Commerce in the time of coronavirus
As someone who has worked from home for a long time, “social distancing” has pretty much been my regular way of life for years. But for many others, this new lifestyle has required major adaptations, made in the name of safety. It’s also caused massive disruptions in the business world. How can stores sell anything when people are staying at home, either by choice or by mandate? How much toilet paper does one household really need?
During this time, I’ve been inspired by the actions of the meat markets across the country. I follow a fair number of them on social media, and every day, they are reaching out to calm their customers and inform them of all the latest company developments. These companies, many of which are generations old, have re-invented their sales structure in a matter of days to meet the current needs of the consumer.
Multiple businesses have posted updates or made videos letting shoppers know that they are in no danger of running out of their favorite products. People are used to seeing barren store shelves when they go to the big box stores, so that note is itself a relief. Processors have explained their regular food safety and sanitation procedures and then listed all the new measures that they have undertaken in the wake of the COVID-19 outbreak. While there have been no reports that the Coronavirus is transmissible via food, these assurances help consumers do their shopping with a little less fear.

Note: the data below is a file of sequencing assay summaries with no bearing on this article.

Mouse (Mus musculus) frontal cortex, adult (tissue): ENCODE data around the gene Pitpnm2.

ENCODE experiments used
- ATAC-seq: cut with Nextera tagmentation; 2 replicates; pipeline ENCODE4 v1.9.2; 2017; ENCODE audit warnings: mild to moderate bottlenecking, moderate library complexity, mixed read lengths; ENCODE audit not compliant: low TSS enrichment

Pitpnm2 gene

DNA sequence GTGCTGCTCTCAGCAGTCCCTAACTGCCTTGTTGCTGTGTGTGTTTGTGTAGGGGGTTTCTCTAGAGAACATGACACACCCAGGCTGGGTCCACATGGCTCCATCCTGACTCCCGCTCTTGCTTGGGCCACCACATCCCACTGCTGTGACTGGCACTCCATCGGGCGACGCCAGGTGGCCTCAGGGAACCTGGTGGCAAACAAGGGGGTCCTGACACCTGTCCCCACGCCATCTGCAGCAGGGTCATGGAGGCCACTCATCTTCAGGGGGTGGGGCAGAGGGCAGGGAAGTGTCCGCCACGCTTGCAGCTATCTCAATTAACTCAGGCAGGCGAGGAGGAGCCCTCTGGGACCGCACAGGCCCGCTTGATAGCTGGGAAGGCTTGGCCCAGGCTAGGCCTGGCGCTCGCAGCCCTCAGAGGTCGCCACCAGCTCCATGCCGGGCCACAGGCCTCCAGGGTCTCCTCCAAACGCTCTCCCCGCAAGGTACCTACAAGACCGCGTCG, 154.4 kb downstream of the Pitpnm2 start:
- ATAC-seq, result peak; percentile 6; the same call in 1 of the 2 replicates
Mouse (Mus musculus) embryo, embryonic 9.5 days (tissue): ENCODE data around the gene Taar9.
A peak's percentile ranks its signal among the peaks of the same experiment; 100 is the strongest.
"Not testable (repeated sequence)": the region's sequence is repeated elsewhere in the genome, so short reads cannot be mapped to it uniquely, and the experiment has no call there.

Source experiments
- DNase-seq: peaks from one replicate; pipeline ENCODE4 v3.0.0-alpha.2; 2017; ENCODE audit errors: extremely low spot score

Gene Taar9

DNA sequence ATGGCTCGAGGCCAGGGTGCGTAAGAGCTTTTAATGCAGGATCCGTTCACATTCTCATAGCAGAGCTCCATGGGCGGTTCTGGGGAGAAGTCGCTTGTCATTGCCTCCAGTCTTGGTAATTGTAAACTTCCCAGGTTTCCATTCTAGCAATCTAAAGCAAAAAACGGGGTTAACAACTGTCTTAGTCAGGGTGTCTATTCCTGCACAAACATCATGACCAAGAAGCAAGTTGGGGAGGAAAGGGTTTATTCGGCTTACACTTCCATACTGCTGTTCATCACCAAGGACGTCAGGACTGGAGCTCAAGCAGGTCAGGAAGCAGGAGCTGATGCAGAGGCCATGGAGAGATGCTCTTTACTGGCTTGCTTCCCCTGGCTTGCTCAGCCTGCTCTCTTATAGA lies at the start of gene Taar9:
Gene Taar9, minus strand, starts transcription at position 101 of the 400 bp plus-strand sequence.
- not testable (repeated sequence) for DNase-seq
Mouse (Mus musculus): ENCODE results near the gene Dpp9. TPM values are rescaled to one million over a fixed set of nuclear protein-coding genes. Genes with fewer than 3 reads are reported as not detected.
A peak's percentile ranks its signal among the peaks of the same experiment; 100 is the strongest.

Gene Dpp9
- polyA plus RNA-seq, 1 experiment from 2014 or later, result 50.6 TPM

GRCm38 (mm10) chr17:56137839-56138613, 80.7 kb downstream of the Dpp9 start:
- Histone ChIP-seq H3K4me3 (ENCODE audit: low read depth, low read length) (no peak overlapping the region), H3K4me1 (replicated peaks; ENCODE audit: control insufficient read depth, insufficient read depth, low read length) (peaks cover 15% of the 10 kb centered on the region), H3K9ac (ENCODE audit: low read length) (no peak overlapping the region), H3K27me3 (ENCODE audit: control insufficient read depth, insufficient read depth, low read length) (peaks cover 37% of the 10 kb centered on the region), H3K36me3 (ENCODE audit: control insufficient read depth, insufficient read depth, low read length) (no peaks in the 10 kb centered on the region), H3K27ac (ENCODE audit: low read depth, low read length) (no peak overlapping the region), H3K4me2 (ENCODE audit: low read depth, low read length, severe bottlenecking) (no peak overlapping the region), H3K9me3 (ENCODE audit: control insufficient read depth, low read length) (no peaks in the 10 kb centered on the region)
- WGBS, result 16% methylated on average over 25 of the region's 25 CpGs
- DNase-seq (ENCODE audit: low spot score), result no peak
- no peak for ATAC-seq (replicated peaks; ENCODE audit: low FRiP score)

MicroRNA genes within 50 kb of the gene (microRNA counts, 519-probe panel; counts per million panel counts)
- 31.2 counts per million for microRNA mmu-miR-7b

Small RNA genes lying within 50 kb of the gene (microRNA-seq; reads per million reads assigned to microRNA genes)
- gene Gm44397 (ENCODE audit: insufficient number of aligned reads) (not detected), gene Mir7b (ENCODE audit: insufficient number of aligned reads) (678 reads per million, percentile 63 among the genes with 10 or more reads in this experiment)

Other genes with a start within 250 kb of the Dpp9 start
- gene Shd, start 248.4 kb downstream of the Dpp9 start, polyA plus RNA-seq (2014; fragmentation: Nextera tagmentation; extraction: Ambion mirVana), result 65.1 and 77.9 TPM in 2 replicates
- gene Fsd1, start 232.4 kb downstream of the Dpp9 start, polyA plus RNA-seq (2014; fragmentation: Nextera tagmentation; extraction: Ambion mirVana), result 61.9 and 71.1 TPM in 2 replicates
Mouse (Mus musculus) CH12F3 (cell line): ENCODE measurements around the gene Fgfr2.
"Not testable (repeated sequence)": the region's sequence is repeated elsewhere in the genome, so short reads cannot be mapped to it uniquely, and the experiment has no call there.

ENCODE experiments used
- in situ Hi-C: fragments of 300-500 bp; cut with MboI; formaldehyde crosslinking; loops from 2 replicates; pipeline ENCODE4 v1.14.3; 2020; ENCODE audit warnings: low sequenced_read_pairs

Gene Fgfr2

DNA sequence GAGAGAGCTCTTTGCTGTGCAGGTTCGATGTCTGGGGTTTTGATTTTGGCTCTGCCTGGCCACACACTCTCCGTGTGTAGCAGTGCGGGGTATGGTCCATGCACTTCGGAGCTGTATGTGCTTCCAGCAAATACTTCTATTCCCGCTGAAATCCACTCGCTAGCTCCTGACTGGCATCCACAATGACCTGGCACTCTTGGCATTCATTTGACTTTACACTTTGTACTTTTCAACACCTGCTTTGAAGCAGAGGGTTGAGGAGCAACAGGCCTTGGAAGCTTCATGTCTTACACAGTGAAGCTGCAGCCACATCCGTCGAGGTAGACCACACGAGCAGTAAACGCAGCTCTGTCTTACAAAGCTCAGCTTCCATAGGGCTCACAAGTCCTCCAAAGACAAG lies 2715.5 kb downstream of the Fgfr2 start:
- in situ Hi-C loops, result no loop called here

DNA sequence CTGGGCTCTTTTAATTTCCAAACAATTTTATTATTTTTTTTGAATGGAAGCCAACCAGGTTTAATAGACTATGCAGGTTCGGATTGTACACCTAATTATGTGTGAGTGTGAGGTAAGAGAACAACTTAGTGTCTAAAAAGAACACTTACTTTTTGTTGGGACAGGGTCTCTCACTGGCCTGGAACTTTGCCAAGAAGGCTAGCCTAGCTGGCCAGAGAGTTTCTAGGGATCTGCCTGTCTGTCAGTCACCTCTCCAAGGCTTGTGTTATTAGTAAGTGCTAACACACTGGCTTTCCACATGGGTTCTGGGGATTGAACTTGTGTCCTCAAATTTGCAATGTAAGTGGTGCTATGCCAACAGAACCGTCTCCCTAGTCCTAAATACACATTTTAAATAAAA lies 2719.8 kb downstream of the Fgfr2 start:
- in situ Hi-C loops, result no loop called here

In more recent days, some companies have announced additional retail options, like the call-ahead order. Instead of walking into the store, shoppers can call ahead to place their orders, and the markets’ employees will process and assemble the order and then deliver it straight to the customer’s automobile when they come to pick it up. In some cases, that has become the only way to shop, as the markets are no longer allowing shoppers into the store. The major grocery chains around me have experimented with call-ahead ordering, and these small companies have instituted it in a moment’s notice. It’s an impressive leap that they made at a moment’s notice.
Eventually, we will return to normal. Businesses will reopen, and restaurants will fill up with people again. Some of these business innovations, though, may be worth keeping. Consider bulking up your company websites to allow consumers to shop online and pick up at the store. Consider keeping this level of food safety transparency after the current fears die down. Keep communicating with your consumers through social media – not just about bad things, but about new products, in-store specials and promotions. The next few months may be difficult, but it’s very possible to emerge from them a stronger company. IP